Gently and with the quiet dignity that characterised the way he lived his entire life, Anupam Mishra left the world on December 19, 2016. He was 68, felled after a long and painful battle against cancer.
On May 11, Union Finance Minister Arun Jaitley launched on the floor of Parliament a bitter and frontal attack on India’s judiciary. In words now famous, he claimed: “Step by step, brick by brick, the edifice of India’s legislature is being destroyed.”
Faced with the unrelenting juggernaut of manufactured hyper-nationalism and majoritarian fundamentalism from the powerful political right, the response of India’s largest national opposition political party, the Indian National Congress, has for long been unsteady, confused and lacking in the courage of its convictions.
Punjab has lost one generation to militancy, and the next generation to drugs. I hear this lament over and over again, whenever I travel into Punjab. The drugs problem is one of many faces of a deeply troubled society.
Twenty five years ago, on July 24, 1991, Finance Minister Dr Manmohan Singh rose in Parliament to present a budget speech that was to alter the destinies of India and its people in fundamental ways.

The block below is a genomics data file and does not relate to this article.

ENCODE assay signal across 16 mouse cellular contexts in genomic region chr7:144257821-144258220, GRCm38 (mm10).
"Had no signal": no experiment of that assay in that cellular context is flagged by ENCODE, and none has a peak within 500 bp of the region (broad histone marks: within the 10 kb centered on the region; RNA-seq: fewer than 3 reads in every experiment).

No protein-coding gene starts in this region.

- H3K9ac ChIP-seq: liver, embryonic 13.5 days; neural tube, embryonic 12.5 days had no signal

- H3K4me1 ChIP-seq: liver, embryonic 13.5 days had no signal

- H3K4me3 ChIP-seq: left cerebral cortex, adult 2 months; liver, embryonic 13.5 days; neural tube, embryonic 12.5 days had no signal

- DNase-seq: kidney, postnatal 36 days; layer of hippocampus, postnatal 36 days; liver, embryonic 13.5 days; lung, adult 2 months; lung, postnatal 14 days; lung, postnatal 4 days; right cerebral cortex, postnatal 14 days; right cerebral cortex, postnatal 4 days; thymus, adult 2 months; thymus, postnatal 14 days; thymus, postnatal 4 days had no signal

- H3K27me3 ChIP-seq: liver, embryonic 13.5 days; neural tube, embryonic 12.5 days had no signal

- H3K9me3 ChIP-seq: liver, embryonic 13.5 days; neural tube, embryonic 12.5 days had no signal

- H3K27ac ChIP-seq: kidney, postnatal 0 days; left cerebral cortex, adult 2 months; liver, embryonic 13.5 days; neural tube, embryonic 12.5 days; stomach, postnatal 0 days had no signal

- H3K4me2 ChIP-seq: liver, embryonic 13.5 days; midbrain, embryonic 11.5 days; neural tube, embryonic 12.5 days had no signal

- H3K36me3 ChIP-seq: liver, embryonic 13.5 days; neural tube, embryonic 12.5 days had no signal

My mother was forced to leave behind the city of her birth, Rawalpindi, when she was just 18 because of the tumultuous ruptures of Partition. She had never returned. When she was to turn 75, I thought the best gift I could give her was to take her, if it was at all possible, to the city and to the home in which she was born.
Menacing clouds have gathered earlier as well over the picturesque lake city of Bhopal. Clouds of dangerous, even criminal, public malfeasance. In the winter of 1984, the people of the city endured the world’s worst industrial disaster in history.
This blistering summer of 2016, two years have passed since Prime Minister Narendra Modi triumphantly assumed office, heading the first Bharatiya Janata Party-led national government with a comfortable majority in Parliament.
Early on a winter morning at the Chuna Mandi labour adda near Paharganj in Delhi, the capital’s “dispensables” were gathering to scour for their day’s work, as they do every day. The fog was yet to set in, and the air had a sharp nip. The mood among the casual workers was visibly downbeat.
These are times of global disquiet. Gales of hatred and bigotry are sweeping country after country around the world. After Donald Trump’s emphatic and stunning electoral success to the office of the president of the US, I wrote this mail to many American friends: